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Greenlaw v. Garrett

filed*fn1: July 12, 1995.

ROSEMARY B. GREENLAW, PLAINTIFF-APPELLANT,
v.
H. LAWRENCE GARRETT, III, SECRETARY, DEPARTMENT OF THE NAVY; B.J. MCMILLIN; RICHARD B. CHENEY, SECRETARY, DEPARTMENT OF DEFENSE, DEFENDANTS-APPELLEES.



Appeal from the United States District Court for the Northern District of California. D.C. No. CV-92-1538 SBA. Saundra B. Armstrong, District Judge, Presiding.

Before: Herbert Y.c. Choy and John T. Noonan, Jr., Circuit Judges, and Alfredo C. Marquez,*fn2 District Judge. Opinion by Judge Marquez.

Author: Marquez

MARQUEZ, District Judge:

Plaintiff Greenlaw appeals from the district court's Order granting Defendant's Motion to Dismiss. The issue raised by this Appeal is whether an employment discrimination claimant rejects an offer of full relief during administrative proceedings may file a civil action in the district court to seek relief on the claim of discrimination.

Greenlaw alleges that her former employer, the United States Department of the Navy (Navy) and her former supervisor, B.J. McMillin (McMillin), discriminated against her on the basis of sex. She charges that she and other female co-workers received job performance evaluations of "fully successful" as compared to male co-workers who received evaluation ratings of "highly successful." Only the male employees, rated "highly successful," received pay bonuses.

Originally, Greenlaw and the other women filed a class action complaint with the EEOC. When the EEOC dismissed the class suit, Greenlaw individually filed an action on July 19, 1990. She realleged the claim of discrimination related to her 1989 performance evaluation and added a claim of retaliation. Greenlaw alleged that in response to the class action suit, McMillin retaliated against her by including similarly unfavorable comments in a 1990 close-out personnel evaluation which was conducted when Greenlaw voluntarily transferred her employment from the Navy to the Department of Justice (DOJ). She transferred because the Department of Defense underwent reorganization in which certain employees, including McMillin, were reassigned. McMillin transferred to the Defense Logistics Agency (DLA).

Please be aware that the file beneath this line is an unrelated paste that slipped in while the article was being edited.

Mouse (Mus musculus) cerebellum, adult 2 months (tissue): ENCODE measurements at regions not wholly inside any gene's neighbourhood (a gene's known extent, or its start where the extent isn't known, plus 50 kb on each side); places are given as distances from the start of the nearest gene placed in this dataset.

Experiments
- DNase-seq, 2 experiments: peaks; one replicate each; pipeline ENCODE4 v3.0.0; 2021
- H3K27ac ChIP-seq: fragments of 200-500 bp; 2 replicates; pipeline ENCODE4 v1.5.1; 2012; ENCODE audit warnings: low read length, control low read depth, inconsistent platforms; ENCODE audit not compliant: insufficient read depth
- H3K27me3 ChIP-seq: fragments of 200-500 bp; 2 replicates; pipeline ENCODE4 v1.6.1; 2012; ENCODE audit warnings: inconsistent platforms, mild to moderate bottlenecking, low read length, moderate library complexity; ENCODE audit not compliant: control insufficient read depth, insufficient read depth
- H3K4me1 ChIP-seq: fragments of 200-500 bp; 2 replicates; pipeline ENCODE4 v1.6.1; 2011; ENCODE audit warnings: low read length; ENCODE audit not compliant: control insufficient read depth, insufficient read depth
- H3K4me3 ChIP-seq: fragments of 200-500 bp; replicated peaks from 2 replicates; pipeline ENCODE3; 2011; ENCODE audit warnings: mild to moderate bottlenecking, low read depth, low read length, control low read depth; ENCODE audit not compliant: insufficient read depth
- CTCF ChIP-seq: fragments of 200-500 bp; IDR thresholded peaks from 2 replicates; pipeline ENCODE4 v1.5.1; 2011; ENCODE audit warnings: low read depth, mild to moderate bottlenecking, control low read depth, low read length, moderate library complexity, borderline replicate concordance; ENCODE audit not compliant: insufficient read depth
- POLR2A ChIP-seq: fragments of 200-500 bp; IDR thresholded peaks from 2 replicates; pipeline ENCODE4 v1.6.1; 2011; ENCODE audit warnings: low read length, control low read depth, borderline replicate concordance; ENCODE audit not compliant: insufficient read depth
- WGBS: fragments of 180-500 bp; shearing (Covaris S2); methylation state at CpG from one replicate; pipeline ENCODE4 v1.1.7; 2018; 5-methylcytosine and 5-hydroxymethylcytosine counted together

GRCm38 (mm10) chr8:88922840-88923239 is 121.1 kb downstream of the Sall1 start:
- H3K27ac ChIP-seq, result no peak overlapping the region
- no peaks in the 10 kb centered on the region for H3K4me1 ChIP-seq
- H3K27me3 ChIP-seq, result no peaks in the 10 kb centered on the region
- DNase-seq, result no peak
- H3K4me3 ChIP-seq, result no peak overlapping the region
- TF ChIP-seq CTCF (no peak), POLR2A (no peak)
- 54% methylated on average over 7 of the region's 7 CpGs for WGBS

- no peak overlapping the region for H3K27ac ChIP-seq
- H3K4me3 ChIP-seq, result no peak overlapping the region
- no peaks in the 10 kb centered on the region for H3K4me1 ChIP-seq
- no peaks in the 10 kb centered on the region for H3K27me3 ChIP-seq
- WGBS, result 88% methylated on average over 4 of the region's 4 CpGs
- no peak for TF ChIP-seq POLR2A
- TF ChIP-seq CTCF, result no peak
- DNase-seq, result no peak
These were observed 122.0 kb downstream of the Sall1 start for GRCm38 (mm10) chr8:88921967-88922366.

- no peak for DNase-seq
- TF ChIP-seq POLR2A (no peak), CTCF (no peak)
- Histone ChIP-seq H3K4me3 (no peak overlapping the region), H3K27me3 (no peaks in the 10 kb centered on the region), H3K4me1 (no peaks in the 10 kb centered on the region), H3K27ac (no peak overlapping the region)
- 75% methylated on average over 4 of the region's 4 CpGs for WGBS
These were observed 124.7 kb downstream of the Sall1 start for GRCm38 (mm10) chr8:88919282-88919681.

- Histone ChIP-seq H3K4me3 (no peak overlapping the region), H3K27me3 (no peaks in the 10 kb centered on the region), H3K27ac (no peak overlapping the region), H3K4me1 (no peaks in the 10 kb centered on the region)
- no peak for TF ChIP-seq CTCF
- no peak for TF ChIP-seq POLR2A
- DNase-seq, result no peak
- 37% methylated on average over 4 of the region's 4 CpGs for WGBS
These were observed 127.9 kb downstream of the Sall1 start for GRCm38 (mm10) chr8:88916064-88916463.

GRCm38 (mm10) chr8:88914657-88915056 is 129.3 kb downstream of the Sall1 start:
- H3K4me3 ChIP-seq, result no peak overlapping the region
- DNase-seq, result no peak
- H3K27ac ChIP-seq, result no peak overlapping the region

Greenlaw's transfer to DOJ took effect on June 24, 1990, approximately one month before she filed the EEO action seeking recovery of the $1,150 pay bonus paid male employees, to have her employment record expunged, and $50,000 in damages for injuries related to McMillin's alleged retaliatory conduct. Upon her transfer DOJ began a security clearance investigation of Greenlaw. She alleges her employment and promotional opportunities at DOJ depended upon this clearance and alleges that during the security investigation, McMillin orally repeated to DOJ derogatory comments similar to those he previously included in Greenlaw's Navy performance evaluations. Specifically, Greenlaw alleges that McMillin informed DOJ that he would not recommend Greenlaw for a position involving trust or sensitivity. Prior to Conclusion of the security investigation, on February 22, 1991, Greenlaw resigned from DOJ.

Greenlaw first made her allegations that McMillin continued his retaliatory reprisals against her after she transferred to DOJ in a letter submitted to the Navy on June 3, 1991. Greenlaw claimed she was unaware of the post-DOJ reprisals until April 24, 1991, when she received a copy of her security report which contained the oral comments made by McMillin to the DOJ regarding her security clearance. In this same letter, Greenlaw proposed to settle the matter for $32,585 in damages as compensation for lost wages*fn3 and for pain and suffering. She also asked for reinstatement of her employment with the Navy.